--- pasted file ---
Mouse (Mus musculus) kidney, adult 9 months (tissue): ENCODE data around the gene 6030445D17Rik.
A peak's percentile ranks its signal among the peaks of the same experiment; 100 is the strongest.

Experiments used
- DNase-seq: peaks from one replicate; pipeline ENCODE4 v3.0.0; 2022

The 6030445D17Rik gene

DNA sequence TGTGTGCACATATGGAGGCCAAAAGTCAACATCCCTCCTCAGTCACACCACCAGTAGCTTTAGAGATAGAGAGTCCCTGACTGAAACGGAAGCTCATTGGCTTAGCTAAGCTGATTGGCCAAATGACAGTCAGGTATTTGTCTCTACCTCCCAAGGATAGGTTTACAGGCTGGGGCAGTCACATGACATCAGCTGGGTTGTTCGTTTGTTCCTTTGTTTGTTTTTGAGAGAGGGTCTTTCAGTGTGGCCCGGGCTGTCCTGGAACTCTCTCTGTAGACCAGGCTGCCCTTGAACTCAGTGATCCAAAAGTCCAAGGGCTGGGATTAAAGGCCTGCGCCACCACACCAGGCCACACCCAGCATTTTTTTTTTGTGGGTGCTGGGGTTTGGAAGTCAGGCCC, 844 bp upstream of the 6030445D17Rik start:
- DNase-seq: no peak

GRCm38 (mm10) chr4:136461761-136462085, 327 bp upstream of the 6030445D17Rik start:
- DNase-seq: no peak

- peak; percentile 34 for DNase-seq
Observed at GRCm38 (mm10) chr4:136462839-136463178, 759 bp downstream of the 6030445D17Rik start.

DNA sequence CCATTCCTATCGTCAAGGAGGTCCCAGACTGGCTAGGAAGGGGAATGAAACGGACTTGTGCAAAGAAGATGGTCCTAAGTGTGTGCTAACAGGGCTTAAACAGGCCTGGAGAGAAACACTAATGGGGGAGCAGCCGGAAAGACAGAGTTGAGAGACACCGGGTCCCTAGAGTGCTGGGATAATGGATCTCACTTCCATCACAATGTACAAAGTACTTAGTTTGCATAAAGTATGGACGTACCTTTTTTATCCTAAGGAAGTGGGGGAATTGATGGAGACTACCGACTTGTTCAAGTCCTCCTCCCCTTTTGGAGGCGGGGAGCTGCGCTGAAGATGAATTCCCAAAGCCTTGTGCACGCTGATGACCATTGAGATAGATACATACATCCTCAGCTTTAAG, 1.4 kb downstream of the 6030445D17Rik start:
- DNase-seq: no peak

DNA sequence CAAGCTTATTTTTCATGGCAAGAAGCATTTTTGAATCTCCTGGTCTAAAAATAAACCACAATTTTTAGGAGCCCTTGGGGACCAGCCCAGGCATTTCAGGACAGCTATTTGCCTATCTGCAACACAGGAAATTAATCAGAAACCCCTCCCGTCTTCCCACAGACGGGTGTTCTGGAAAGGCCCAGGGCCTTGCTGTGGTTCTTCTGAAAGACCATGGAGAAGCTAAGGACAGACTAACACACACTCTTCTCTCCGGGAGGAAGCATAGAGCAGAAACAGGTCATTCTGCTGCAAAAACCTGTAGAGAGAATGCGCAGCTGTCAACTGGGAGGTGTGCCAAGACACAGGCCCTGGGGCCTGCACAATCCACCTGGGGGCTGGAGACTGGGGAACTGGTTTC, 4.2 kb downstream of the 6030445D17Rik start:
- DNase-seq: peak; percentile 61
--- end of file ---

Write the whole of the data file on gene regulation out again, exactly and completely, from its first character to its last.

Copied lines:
Mouse (Mus musculus) kidney, adult 9 months (tissue): ENCODE data around the gene 6030445D17Rik.
A peak's percentile ranks its signal among the peaks of the same experiment; 100 is the strongest.

Experiments used
- DNase-seq: peaks from one replicate; pipeline ENCODE4 v3.0.0; 2022

The 6030445D17Rik gene

DNA sequence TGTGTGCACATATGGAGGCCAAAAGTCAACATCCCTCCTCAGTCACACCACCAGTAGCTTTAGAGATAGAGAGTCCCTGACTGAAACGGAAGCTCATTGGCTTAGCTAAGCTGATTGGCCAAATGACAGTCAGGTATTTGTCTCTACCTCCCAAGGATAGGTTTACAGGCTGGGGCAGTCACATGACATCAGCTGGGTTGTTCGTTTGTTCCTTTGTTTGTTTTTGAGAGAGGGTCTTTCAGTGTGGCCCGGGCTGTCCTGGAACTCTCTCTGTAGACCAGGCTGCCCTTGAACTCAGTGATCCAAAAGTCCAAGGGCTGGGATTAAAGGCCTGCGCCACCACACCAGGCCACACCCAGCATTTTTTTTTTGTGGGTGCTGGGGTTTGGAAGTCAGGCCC, 844 bp upstream of the 6030445D17Rik start:
- DNase-seq: no peak

GRCm38 (mm10) chr4:136461761-136462085, 327 bp upstream of the 6030445D17Rik start:
- DNase-seq: no peak

- peak; percentile 34 for DNase-seq
Observed at GRCm38 (mm10) chr4:136462839-136463178, 759 bp downstream of the 6030445D17Rik start.

DNA sequence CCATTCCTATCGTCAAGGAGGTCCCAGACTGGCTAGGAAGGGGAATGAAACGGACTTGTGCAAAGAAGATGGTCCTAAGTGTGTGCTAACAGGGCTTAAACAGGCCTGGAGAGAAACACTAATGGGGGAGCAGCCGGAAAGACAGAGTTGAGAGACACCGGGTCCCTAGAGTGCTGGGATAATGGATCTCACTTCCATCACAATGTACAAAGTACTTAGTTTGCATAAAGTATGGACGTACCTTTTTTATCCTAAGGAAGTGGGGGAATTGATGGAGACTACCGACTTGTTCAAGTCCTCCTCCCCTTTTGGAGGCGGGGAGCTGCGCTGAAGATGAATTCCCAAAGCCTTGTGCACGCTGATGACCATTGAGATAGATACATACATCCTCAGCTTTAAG, 1.4 kb downstream of the 6030445D17Rik start:
- DNase-seq: no peak

DNA sequence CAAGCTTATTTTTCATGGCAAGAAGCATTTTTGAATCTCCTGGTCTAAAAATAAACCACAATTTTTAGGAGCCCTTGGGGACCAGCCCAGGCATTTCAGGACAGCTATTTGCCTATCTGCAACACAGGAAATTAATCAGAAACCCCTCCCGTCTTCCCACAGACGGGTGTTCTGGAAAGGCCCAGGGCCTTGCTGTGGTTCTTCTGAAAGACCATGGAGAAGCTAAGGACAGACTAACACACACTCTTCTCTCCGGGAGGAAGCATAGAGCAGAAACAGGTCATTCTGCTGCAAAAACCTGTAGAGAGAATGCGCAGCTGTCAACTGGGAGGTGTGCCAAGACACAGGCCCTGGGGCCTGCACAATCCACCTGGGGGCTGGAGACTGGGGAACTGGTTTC, 4.2 kb downstream of the 6030445D17Rik start:
- DNase-seq: peak; percentile 61